Author Topic: How was your last half marathon?  (Read 553 times)

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How was your last half marathon?
« on: March 06, 2022, 07:22:53 AM »
Find these feelings in your run

The stress level of basic durability is easy. The traditional instruction to “keep being able to talk” still works for most runners in exercise monitoring. However, for novice runners, walking breaks (10-30 s) are often necessary if a long run causes too much exhaustion. However, long-term basic endurance causes natural fatigue due to energy depletion and stroke of steps, but it is related to the nature of the exercise. Recovery and rest will then make the condition even better.

The aerobic threshold is referred to by many runners as "brisk." For the runner, this is a pleasurable pace, as now there is no need to brake and the step rolls comfortably forward. However, keep your pace under control, and don’t make threshold training for all your runs, but run at a clearly lighter pace.

In the speed endurance range, the strain rises little by little. Breathing becomes thicker. When running in a group, “jokes start to decrease” as it becomes more difficult to speak. Lactic acid begins to feel in the muscles, but the body is able to flush it out if the pace is moderate.

The pace of the anaerobic threshold already requires mental determination, and you will only be able to maintain it for a limited time. Exceeding the threshold causes a burst of lactic acid, which can hardly be eliminated by a short recovery or deceleration. You have reached the maximum level of your aerobic capacity.

Maximum durability tests the limits of oxygen uptake. The feeling is reminiscent of a short running race. You can maintain this strain for just a few minutes. In training, a good guide to long bets is to run them at an uphill pace. Starting too hard will cause breathing, and oxygen uptake will no longer develop.

Do you want me to write more about the physiological facts of endurance training?

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Re: How was your last half marathon?
« Reply #1 on: March 10, 2022, 08:17:07 AM »
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RUNNING BEFORE OR AFTER WORKOUT AS A RUNNER

Strength training could be a key component to unlocking running performance. It may be the only way advanced runners can even achieve further progress. Beginner runners benefit from strength training by working muscles that help promote running economy and efficiency, which will ward off injury and promote total body fitness.

If running (or any endurance activity, such as cycling) is a primary goal, do cardio after strength training. However, if the cardio session will be shorter and low intensity (like a simple endurance run of 30-90 minutes), doing high-repetition, low-weight or body weight strength training  AFTER running can help build muscular endurance and improve running stamina.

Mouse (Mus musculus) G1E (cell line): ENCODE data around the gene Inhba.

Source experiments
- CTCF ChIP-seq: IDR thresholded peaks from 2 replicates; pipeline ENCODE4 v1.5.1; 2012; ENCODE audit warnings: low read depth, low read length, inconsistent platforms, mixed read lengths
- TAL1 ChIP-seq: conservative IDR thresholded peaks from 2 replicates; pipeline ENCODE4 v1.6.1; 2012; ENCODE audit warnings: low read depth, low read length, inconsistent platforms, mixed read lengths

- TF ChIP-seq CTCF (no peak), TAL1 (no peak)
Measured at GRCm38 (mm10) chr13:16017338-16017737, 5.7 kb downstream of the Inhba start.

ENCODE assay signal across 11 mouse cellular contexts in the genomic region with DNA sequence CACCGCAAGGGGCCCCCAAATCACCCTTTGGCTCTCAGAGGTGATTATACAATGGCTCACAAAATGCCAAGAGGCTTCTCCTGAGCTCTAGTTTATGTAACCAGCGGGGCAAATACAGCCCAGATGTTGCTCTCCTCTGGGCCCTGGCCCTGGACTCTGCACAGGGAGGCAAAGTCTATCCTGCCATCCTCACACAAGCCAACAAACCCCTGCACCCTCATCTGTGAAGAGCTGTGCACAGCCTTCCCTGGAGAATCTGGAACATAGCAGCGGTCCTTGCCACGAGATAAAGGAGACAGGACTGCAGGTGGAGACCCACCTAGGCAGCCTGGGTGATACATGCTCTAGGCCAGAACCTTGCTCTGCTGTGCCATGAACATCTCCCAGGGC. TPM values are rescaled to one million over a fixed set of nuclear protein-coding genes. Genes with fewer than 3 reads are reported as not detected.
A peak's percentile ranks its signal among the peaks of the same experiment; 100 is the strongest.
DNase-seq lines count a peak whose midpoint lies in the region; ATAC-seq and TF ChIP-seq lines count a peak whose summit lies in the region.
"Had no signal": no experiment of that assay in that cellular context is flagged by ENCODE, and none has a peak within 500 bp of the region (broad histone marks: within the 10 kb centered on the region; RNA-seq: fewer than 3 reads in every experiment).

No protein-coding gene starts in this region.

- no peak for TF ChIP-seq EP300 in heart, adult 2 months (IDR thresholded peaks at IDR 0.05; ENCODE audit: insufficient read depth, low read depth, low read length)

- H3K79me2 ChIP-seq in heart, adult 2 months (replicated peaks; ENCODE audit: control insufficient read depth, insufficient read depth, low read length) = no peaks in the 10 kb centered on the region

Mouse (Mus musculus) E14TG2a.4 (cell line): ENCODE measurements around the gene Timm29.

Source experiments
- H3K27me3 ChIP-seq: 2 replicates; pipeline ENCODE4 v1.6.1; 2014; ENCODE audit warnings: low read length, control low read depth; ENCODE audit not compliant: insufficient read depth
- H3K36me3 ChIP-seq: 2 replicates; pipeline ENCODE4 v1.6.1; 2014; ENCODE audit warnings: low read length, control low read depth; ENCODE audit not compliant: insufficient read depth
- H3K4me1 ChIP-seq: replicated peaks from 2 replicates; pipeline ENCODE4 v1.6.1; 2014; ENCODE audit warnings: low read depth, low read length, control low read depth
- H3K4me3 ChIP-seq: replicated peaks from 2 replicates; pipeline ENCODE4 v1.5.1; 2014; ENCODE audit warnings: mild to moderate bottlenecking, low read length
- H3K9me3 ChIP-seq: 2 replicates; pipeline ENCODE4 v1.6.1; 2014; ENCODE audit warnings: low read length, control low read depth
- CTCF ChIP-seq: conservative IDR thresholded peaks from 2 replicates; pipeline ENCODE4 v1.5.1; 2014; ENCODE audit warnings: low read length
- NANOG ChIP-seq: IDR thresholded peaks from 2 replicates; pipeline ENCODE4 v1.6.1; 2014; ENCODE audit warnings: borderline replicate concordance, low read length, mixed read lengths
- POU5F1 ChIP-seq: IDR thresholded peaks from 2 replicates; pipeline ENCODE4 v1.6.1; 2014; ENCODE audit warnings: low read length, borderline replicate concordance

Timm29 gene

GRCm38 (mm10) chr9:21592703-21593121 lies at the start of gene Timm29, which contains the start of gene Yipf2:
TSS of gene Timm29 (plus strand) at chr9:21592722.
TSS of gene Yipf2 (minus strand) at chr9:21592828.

Muscular endurance is different than absolute strength. Whereas pure strength is about how much force one can produce quickly (e.g., during a squat), muscular endurance is about training muscles to resist fatigue over long periods of time. One can easily see how muscular endurance is beneficial to runners: running longer distances like half-marathons, marathons and even ultra marathons. Muscular endurance will allow runners to retain their running form longer, which means not only maintaining running economy for longer but also decreasing the risk of running-related injuries.

Sound worth it? Here’s how to do it:

Do an easy run. Try to avoid running hills. Don’t do intervals. Just do a basic endurance-paced run anywhere from 20 to 90 minutes. It should feel almost boring.

After the run and while the body is still warmed up, do a strength training session that focuses on high repetitions and low (if any) weight. Repetition ranges should be 20 to 30 per set. Cool down with light jogging.

Combining running and strength training back to back is a serious session. Make sure to fuel properly before, during and after (like with a hot cocoa recovery drink). Don’t finish the workout starving. The recovery demands from this type of training are huge–but so are the benefits. Don’t do these big sessions every day–twice a week is plenty and should likely be followed by a full recovery day or an easy run (for advanced athletes)



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Re: How was your last half marathon?
« Reply #2 on: March 13, 2022, 12:32:26 PM »


Good to remember

At some level maximum strength and endurance are on opposite ends of the physiological spectrum.

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Re: How was your last half marathon?
« Reply #3 on: May 27, 2022, 11:24:49 AM »


Does a calm jogging pace motivate you for a half marathon? What if you kicked the ball in front of you all the way?
  • Time 1:53´24
  • Distance 21.32 km
  • Average speed 05´19 /km

How would you start to develop my running from these starting points?

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